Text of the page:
A Washington Post editorial Tuesday called on U.S. lawmakers to loosen some of the restrictions on oil and natural gas exploration and drilling in offshore regions that have been off limits to producers for years.

“The nation needs to be as willing to explore off its own shores for the resources it needs as it is to import them from abroad,” the newspaper said. “If it is acceptable to drill in the Caspian Sea and in developing countries such as Nigeria — where environmental concerns are no less important — it’s hard to explain why the United States should rule out careful drilling off its own coasts.”

The editorial comes on the heels of the release of the Interior Department’s five-year program (2007-2012) that calls for leasing to occur in the eastern Gulf of Mexico, Alaska’s Bristol Bay area and offshore Virginia (see Daily GPI, May 1). Energy industry and consumer groups criticized the proposal, saying it was far short of what is needed to meet increasing natural gas demand.

Interior’s Minerals Management Service (MMS), which oversees oil and gas leasing activities in federal waters, proposed 21 lease sales for the five-year period — 12 of which are scheduled for the Gulf of Mexico, eight offshore Alaska (including Bristol Bay) and, at the request of the Commonwealth of Virginia, one in the Mid-Atlantic Planning Area, about 50 miles off the coast of southern Virginia.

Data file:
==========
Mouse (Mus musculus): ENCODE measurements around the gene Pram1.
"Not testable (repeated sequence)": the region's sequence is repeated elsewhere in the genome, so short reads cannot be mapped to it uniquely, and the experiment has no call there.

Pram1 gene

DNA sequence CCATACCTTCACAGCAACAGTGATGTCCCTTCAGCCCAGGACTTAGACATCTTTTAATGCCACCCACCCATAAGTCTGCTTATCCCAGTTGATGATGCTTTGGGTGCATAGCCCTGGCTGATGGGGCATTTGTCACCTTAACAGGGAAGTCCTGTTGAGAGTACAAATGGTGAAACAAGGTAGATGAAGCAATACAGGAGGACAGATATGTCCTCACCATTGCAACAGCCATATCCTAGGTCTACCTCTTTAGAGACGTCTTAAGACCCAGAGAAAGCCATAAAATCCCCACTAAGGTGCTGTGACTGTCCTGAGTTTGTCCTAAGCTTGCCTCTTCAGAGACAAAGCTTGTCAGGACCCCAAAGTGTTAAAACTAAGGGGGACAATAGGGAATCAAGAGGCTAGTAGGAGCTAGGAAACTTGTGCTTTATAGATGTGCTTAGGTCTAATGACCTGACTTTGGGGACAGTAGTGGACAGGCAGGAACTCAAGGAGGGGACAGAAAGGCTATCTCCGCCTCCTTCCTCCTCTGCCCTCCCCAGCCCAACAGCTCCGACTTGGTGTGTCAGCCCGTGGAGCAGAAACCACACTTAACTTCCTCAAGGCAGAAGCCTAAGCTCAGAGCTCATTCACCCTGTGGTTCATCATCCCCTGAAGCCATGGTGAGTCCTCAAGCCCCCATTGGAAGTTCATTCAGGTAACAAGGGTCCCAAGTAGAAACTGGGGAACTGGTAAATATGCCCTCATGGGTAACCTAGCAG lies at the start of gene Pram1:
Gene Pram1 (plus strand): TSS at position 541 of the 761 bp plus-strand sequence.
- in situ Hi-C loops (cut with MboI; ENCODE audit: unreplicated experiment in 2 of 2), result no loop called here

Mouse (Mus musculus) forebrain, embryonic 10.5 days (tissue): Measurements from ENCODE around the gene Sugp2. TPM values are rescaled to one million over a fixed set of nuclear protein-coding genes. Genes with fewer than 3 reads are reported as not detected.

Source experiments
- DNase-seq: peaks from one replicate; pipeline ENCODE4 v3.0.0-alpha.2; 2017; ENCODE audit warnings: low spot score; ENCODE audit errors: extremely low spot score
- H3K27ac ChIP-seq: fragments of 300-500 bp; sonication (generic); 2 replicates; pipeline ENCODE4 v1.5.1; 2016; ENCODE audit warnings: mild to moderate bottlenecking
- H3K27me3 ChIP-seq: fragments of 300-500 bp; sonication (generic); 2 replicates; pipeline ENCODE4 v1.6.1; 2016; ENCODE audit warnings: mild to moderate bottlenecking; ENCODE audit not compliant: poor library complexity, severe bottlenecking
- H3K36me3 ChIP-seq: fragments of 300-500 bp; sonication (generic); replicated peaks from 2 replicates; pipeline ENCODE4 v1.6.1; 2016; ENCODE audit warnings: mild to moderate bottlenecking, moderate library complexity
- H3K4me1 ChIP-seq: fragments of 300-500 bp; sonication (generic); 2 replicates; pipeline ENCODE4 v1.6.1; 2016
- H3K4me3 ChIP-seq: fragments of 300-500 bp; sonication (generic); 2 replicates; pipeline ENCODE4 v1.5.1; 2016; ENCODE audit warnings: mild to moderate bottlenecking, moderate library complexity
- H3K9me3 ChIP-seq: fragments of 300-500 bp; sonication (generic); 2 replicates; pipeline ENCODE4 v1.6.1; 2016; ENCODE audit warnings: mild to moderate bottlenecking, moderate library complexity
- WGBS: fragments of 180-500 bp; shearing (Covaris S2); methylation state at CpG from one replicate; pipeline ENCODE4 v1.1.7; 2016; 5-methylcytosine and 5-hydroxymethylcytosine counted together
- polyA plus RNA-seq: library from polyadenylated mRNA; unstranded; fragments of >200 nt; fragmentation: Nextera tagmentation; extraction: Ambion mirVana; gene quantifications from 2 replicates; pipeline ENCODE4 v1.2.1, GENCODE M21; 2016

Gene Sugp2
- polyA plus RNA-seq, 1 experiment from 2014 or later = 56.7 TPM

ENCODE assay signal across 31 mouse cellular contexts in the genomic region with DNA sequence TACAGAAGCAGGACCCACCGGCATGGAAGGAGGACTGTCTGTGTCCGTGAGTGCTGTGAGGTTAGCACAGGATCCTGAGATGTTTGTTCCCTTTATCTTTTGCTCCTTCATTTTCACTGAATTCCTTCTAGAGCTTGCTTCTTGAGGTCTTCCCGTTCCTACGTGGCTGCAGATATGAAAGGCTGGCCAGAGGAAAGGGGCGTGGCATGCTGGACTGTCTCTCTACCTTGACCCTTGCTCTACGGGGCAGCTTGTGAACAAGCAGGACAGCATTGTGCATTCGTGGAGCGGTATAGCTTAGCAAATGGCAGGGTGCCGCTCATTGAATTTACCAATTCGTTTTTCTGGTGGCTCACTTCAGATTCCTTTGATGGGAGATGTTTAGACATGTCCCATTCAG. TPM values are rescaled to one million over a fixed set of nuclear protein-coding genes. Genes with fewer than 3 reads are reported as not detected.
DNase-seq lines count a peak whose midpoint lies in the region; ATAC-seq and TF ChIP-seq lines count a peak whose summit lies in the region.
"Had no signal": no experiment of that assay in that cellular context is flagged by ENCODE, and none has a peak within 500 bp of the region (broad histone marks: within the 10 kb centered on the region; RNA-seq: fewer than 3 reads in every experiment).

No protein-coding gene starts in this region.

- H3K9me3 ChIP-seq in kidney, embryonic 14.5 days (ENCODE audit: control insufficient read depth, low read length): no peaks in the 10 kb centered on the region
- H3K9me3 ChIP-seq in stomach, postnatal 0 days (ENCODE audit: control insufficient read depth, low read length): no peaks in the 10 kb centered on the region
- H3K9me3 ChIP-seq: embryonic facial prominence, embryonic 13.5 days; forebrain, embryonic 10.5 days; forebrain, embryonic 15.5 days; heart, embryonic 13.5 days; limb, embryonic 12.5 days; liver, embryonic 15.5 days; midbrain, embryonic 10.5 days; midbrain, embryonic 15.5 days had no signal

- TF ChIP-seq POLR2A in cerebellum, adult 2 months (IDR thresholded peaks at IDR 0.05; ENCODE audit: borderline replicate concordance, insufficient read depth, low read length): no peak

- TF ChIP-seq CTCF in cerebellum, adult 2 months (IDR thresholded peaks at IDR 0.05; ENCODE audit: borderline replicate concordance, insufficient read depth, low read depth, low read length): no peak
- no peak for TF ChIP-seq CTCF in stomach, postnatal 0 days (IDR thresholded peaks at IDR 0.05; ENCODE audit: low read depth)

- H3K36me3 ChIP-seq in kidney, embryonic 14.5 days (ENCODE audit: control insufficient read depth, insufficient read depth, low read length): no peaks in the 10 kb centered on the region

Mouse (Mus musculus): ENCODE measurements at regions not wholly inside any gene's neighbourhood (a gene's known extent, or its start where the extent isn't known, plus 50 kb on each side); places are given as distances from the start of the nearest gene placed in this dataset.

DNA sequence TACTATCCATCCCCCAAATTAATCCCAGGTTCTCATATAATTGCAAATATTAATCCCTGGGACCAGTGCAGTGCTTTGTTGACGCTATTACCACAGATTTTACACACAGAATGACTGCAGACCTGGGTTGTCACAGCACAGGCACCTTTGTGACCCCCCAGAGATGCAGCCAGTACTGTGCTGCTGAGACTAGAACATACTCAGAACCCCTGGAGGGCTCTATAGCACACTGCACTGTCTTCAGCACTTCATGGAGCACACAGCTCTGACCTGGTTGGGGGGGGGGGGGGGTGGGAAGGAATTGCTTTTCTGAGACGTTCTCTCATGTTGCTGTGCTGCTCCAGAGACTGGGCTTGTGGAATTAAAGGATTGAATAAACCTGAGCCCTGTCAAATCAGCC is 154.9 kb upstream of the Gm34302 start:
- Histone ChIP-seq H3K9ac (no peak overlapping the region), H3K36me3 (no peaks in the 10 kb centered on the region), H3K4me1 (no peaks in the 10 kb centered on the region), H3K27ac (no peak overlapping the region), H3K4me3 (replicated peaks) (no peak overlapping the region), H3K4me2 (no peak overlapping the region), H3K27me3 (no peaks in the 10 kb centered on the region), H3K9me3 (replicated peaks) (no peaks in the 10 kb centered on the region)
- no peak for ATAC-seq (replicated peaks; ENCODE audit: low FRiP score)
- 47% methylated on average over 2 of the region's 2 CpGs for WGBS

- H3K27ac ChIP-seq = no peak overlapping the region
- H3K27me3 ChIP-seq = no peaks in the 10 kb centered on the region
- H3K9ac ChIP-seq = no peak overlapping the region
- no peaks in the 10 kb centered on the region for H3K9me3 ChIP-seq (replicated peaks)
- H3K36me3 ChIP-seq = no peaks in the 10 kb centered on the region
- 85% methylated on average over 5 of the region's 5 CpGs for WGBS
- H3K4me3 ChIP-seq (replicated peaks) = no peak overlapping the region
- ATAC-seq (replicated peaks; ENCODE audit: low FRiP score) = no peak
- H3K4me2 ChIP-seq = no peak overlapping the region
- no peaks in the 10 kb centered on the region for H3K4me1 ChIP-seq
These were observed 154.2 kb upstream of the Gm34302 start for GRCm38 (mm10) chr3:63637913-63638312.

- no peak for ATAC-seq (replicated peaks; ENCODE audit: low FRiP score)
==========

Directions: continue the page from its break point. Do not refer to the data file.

According to Interior, a 2.9 million-acre wedge that sits 50 miles off of Virginia’s shoreline is estimated to hold 327 Bcf of natural gas and 56 million barrels of oil, the editorial said.

But there are two obstacles to drilling occurring anytime soon offshore Virginia. While Interior has proposed a lease sale for Virginia in late 2011, drilling off the West and East coasts, including Virginia, currently is prohibited by presidential and congressional bans. “The president can lift the prohibition if a state requests it. In the case of Virginia, the legislature, with the assent of Gov. Timothy M. Kaine (D), voted to make the commonwealth available for offshore exploration,” the editorial noted.

But Virginia imposed some conditions. “In addition to expanding the buffer zone for drilling from 25 miles to 50 miles offshore, the state provided only for gas exploration. Gas production and oil exploration and production are forbidden,” the editorial said.

Getting Congress to remove its drilling moratorium, which is renewed annually in appropriations bills, will be more difficult, the editorial said. “The opposition already voiced on Capitol Hill to the plans for Virginia — notably from Sens. Frank Lautenberg and Robert Menendez, both New Jersey Democrats — makes the prospect of lifting the prohibition doubtful,” it noted.

Rep. Maurice Hinchey (D-NY), a foe of oil and natural gas drilling, also said he would use his seats on the House Interior Appropriations Subcommittee and House Natural Resources Committee to block as much of the Interior proposal as possible.

“Nevertheless, Virginia is right to keep its options open on exploration, and Interior is right to pursue it. Even if, as we favor, the nation moves more aggressively to temper its thirst for oil, demand will grow,” the editorial said.

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